How can the technology sector and the legal profession collaborate to preserve prohibited user-generated content for use in legal proceedings?
The Blavatnik School of Government at the University of Oxford announces a new research partnership between the School’s Programme on International Peace and Security (Oxford IPS), part of the Institute for Ethics, Law, and Armed Conflict (ELAC), the International Bar Association (IBA), and UC Berkeley Human Rights Center (Berkley HRC). Under the leadership of Federica D’Alessandra (BSG) and Alexa Koenig (HRC), with the expert input of Visiting Fellow of Practice Lindsay Freeman this research project will address one of the more urgent and vexing problems in the international criminal justice field today: the preservation of social media evidence.
Social media platforms run by private companies have become the de facto record-holders of atrocity documentation. They are the main means by which witnesses, journalists, citizen reporters and first responders share their observations, videos and photographs with the international community. They are also the channel through which perpetrators occasionally disclose information about their illegal activities (for recruitment, intimidation, or other purposes), and they are increasingly used as a tool to spread disinformation, distribute propaganda and incite violence.
These platforms have become our historical records and evidence archives, even though they do not have the incentive or infrastructure to properly and indefinitely preserve this content, nor the power to proactively share it with the appropriate authorities. In fact, many of these companies are incentivised to do the opposite. The rate at which potentially relevant and probative content is removed is rapidly increasing as political and public pressure to remove harmful content mounts against them. Private technology companies should not, nor do they want to be, the custodians of evidence of international crimes.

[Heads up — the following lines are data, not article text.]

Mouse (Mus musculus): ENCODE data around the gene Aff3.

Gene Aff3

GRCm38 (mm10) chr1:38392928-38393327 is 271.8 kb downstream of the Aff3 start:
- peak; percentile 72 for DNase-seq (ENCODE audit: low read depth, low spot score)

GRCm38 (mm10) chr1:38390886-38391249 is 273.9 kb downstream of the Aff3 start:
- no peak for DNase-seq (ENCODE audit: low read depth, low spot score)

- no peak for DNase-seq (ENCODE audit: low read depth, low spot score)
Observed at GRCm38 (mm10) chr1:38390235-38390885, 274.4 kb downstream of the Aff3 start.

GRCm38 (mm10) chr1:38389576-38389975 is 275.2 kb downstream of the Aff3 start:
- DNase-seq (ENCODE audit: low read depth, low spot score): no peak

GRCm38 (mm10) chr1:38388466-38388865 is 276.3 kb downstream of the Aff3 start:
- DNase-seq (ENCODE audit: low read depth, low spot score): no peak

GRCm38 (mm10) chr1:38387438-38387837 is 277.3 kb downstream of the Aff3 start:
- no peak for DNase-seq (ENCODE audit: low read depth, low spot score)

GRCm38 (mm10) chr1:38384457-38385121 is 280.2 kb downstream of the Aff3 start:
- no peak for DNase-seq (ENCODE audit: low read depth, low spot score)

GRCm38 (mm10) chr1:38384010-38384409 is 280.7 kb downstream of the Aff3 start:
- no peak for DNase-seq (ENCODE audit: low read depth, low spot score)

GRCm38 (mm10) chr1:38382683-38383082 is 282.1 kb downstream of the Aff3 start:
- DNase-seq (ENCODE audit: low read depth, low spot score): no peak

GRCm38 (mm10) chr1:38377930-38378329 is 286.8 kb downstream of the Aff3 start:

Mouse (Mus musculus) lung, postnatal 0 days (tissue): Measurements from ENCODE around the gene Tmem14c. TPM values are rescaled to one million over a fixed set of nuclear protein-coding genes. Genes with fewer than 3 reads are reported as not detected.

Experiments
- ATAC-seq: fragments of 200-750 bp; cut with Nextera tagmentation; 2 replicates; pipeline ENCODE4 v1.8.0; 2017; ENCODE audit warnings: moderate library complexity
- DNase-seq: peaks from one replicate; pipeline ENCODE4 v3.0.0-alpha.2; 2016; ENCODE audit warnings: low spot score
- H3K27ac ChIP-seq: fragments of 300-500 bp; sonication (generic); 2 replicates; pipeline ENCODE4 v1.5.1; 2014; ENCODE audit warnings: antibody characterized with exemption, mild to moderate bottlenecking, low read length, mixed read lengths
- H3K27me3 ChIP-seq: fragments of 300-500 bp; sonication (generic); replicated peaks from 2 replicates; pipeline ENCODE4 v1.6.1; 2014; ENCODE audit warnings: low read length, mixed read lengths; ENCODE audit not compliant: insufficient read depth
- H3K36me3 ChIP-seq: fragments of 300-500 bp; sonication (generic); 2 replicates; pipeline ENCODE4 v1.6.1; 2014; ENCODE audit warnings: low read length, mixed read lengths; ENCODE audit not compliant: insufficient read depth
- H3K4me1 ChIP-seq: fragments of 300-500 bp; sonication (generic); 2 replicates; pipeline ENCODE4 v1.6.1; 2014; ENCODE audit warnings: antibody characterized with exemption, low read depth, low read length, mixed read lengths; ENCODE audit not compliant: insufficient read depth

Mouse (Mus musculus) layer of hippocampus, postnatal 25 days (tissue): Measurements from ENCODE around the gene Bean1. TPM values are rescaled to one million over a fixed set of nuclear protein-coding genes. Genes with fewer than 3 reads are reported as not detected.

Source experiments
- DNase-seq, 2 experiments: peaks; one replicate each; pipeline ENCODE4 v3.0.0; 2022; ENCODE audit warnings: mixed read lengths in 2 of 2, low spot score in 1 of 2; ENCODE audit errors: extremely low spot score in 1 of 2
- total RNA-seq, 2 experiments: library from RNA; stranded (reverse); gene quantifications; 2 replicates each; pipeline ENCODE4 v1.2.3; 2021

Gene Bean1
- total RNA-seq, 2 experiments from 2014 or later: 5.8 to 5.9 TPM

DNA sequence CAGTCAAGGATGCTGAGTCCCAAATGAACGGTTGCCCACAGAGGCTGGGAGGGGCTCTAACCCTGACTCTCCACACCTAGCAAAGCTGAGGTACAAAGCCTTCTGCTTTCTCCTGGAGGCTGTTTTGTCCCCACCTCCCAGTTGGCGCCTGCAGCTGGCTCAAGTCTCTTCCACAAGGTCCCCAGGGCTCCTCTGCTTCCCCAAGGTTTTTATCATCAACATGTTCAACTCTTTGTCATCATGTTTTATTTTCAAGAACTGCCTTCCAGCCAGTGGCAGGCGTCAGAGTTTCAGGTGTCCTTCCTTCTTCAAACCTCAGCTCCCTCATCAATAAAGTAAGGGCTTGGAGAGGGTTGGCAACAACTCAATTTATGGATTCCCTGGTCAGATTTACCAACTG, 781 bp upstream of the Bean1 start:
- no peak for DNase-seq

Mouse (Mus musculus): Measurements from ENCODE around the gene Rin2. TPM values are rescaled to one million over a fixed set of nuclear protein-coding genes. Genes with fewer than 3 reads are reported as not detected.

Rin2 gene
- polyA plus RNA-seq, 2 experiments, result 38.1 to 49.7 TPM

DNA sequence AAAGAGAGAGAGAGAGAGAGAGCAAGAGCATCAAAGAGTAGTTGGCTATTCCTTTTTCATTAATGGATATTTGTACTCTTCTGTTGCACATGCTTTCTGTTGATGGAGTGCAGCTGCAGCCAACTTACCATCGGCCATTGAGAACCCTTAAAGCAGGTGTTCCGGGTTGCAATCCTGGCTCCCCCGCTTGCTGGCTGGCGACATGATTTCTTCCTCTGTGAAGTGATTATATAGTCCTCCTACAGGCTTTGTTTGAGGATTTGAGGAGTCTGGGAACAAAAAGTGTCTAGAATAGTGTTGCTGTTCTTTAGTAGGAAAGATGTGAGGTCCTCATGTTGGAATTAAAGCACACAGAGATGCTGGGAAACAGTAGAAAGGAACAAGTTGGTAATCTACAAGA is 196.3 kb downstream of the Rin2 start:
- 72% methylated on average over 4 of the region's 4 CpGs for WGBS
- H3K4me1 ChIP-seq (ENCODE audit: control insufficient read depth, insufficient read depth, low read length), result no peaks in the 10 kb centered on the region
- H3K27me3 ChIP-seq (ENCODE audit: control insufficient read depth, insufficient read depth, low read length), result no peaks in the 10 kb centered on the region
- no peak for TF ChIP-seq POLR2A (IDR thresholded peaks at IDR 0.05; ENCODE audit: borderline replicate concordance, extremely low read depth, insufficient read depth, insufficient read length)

At the same time, most international justice and accountability mechanisms lack the investigative authority to compel these companies to preserve social media content--even when its evidentiary value is obvious--and disclose it. Without full and fast-responding cooperation from state authorities in the country in which these companies reside, valuable digital evidence and historical records are permanently destroyed. International justice and accountability mechanisms should be empowered to preserve and compel evidence of war crimes, crimes against humanity and genocide.
This project will develop policies to address this problem. Building on the Berkeley HRC’s work on digital open source investigations, and the Oxford IPS’s work on improving investigations and documentation of atrocity crimes, this project will: (1) address the relevance and probative value of user-generated content to international legal proceedings; (2) describe the significance of preserving the integrity of user-generated content in a forensic manner so that it can be used in legal proceedings, and the consequences of failing to do so; and (3) clarify the requirements for and purposes of sharing relevant user-generated content with international and regional legal authorities. This project will look at how rules around information-sharing and disclosure differ for technology companies based on whether the request is made by a domestic or international legal authority. It will also assess whether an international investigative mandate could be vested with the power to compel content directly from technology companies through an innovative legal mechanism.
- Change the way in which technology companies make decisions about when and how to take down violative content from their platforms (in a way that balances privacy, freedom of speech, and freedom of expression, without contributing to the incitement of violence).
- Provide guidance on how to approach the storing and disclosure of such content to authorities when this can constitute digital evidence that might assist in prosecutions of serious international crimes.
- Provide guidance on the handling of internet-based digital evidence.
- Break down barriers between the legal profession (namely, government agencies, human rights lawyers, and domestic and international prosecutors) and the technology sector.
- Create partnerships between the relevant members of government, private sector, and civil society to address the increasing role that technology companies play in justice and accountability processes.
- Publication of a report setting out guidance, best practices, and recommendations. The final report will be jointly published by the IBA, Oxford IPS, and Berkley HRC. It will be made available on their respective website and distributed to IBA membership.
- Provide an open space for discussion and dialogue between technology companies and the legal profession.